Cultural colossus thriving again
By Denis Horgan
You can watch the sun set here at midnight. It's an odd business seeing a midnight sunset, standing with the scores of mellow people at the Neva River's edge, as is the happy, romantic and often tipsy custom, looking across at the kaleidoscopic changing of the hues over the Sts. Peter and Paul Fortress magically repainting the Hermitage's soft tint, etching the Rostral columns in stark, dark silhouette.
The sun safely down, St. Petersburg resumes its wondrous prowl -- a boomtown of clubs and music and restaurants running deep into the late-arriving night or early-arriving morning. Somehow, you don't feel quite so guilty or tired painting the town red (or red no more, yellow or green) so soon after "dusk."
Just as the winter's days are short, there are times during the summer -- the "white nights" -- when it never quite gets dark.
As it happens, having the sun go down so late in the seasons when you are likely to visit St. Petersburg is a good thing, too. A visitor to this great town might never see the sun at all otherwise, so much is there to do during the day. And night. You could spend a whole trip inside churches, museums and the amazing subways, fascinated by 300 years of history, culture, religion, government and social change -- and almost never get outside.
That'd be very sad, too, because "outside" in St. Petersburg is as beautiful as any of the treasures within. There are lively street scenes, glorious parks, elegant architecture, haunting cemeteries, evocative palaces and startling mansions, lovely countryside, canals and waterways.
In short, there is no time when this city doesn't fascinate.
St. Petersburg has again burst into its own as Russia's beautiful, dynamic, exciting center of history and culture, of cuisine, fashion, fun.
This was something of the goal in building the city three centuries ago -- and much has flowed down the Neva since. St. Petersburg did not evolve and grow from a crossroads or port's fortunate position, a dot in history expanding with the times. Peter the Great ordered up this amazing place from scratch precisely to create a new and vibrant center of culture, spirit and authority, something facing west to Europe and away from the grim reaches of Mother Russia's enormous, seemingly endless hinterland.
The Soviets renamed it Leningrad, and even under their rule, the place had an energy not always to be found in the lovely but government-dominated Moscow to the south. The Germans did their awful best to destroy the place in a monstrous, bloody siege, but with amazing courage and strength and humanity, the city survived.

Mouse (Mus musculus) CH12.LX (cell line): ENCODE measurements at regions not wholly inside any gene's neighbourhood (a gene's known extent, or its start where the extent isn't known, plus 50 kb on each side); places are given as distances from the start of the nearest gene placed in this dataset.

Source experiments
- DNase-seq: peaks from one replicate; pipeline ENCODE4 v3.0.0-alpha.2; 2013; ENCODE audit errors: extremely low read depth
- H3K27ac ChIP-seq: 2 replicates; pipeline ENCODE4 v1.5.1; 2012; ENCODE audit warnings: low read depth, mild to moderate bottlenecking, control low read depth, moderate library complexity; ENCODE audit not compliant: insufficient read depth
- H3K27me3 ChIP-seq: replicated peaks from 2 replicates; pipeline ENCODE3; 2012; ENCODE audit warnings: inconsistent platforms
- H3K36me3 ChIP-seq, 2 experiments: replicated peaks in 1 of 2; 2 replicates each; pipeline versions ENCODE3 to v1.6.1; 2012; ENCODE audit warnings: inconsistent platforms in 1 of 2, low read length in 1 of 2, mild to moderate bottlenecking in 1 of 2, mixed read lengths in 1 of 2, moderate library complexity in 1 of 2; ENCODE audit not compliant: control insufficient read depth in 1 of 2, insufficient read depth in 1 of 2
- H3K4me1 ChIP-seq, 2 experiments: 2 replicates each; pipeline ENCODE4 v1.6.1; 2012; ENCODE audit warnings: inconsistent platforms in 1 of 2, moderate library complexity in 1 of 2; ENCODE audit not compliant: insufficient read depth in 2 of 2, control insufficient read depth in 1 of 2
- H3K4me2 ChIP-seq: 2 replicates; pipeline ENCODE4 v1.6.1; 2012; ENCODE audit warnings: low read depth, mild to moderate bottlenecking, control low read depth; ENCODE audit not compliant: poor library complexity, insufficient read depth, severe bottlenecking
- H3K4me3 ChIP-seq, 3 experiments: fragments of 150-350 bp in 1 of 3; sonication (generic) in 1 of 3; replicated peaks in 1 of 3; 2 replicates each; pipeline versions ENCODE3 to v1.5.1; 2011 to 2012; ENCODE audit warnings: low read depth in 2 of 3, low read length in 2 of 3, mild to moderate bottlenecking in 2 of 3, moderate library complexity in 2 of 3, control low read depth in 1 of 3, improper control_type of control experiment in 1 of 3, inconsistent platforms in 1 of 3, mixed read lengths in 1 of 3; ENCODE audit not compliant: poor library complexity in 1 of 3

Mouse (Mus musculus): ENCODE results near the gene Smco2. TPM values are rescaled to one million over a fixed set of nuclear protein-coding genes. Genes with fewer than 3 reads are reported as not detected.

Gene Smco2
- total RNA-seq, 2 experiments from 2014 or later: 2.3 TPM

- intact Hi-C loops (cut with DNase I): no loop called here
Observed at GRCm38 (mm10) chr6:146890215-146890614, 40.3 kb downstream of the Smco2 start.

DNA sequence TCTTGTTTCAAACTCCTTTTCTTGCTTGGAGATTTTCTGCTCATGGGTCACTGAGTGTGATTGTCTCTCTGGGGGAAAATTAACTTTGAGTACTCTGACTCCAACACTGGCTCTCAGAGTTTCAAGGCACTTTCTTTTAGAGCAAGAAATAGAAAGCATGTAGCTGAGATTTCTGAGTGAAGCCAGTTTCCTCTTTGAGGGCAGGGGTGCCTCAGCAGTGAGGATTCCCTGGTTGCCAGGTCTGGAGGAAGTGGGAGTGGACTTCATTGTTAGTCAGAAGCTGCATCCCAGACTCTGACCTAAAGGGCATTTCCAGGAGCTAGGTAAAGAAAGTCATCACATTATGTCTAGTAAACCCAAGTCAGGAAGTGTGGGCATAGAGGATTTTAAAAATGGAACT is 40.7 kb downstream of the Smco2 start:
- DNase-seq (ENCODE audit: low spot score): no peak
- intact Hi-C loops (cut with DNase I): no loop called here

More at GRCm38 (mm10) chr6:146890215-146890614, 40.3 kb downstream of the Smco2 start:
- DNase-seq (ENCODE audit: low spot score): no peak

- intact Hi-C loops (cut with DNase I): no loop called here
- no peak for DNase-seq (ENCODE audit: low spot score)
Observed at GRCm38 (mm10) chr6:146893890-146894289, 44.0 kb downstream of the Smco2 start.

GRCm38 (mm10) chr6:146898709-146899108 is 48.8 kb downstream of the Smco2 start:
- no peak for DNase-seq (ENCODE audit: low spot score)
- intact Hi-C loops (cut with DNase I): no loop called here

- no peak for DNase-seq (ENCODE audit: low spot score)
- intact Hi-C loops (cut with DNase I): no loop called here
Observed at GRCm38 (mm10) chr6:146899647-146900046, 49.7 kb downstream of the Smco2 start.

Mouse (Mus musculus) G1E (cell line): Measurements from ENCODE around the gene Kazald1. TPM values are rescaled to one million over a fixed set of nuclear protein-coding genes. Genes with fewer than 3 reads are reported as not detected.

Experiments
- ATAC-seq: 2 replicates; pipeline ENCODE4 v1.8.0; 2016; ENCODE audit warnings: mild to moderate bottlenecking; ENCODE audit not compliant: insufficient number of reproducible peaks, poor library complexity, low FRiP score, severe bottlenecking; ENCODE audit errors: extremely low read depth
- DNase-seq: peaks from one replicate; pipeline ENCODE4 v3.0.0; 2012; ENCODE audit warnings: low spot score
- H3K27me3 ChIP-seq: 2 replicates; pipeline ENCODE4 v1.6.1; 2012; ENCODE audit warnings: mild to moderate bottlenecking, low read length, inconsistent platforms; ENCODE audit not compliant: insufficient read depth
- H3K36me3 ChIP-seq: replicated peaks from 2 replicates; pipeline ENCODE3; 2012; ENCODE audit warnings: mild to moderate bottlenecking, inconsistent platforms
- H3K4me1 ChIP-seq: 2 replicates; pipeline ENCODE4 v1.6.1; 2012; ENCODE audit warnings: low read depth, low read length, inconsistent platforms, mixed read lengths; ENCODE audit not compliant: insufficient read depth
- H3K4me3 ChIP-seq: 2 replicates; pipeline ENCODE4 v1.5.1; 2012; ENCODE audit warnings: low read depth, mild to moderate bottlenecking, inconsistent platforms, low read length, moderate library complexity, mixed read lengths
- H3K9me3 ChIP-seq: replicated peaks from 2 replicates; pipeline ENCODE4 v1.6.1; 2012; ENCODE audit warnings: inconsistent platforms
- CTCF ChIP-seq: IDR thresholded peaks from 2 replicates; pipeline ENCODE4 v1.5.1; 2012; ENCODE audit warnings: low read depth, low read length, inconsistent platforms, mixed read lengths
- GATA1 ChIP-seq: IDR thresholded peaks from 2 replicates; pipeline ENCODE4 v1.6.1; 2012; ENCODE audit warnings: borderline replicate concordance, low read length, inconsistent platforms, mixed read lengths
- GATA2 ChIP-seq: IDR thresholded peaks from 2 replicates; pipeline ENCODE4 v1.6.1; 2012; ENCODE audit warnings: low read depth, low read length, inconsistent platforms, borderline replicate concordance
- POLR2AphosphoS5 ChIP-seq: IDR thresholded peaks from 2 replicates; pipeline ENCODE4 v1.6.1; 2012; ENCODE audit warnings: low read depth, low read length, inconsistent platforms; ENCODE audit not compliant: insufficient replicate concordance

Nevsky Street, the city's zippy commercial spine, is a mishmash of young women in miniskirts and women in babushkas and great galumphy overcoats, while dungarees and the other examples of the decadent West rule.
St. Petersburg beckons with such amazing beauty as to leave the stranger gasping for time to take it all in.
It is not even vaguely possible to dent the store of art in the Hermitage, Catherine the Great's enormous little art box.
The world's postcards might feature St. Basil's in Moscow as the signature cathedral of the land, but you could wonder how St. Petersburg's Church on Spilled Blood, or, more formally, the Church of the Resurrection of Christ, was slighted. The colors, the shapes, the architecture, the art, the beauty of workmanship carry one far beyond thoughts of the assassinated Czar Alexander II, whose spilled blood is so honored.
With its mosaics, semi-precious stones in precious application, Italian marble floors and stained-glass windows, the church was used as a warehouse for much of the Soviet era, reopening as a religious center only in 1997.
High above, the city is marked by wide routes and avenues -- and canals. The wonderful, practical presence of so much water also calls for bridges, and St. Petersburg is a much-bridged town.
At Petrogradskaya, across the Neva from the Hermitage and Field of Mars, old St. Petersburg exists at its essence -- in the Sts. Peter and Paul Fortress and its rich, complex compound of churches, offices, prison cells and historical centers within high walls. With the bustling river life to the south (and sunbathers at river's edge), Petrogradskaya and its environs reflect the style and substance of the city since its founding in 1703.
St. Petersburg's cemeteries are legendary for their sculpture: history and emotion captured in marble and metal. No visit to St. Petersburg is whole without a visit to the Lasarus or Tikhvin cemeteries. Less artistic if immeasurably more painful is Piskarevskoe Memorial Cemetery, which memorializes the 670,000 who died in the Nazi siege.
Russia's history is full of death, suffering, assassinations and heartache.
But St. Petersburg, which endured far beyond its share of all that and more, is marked as well by a vibrancy of spirit, the enormous beauty of natural and human creation and an awesome resilience and optimism.
News source: kentucky.com
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Culture news archive for 24 March' 2006.
Culture news archive for March' 2006.
Culture news archive for 2006 year.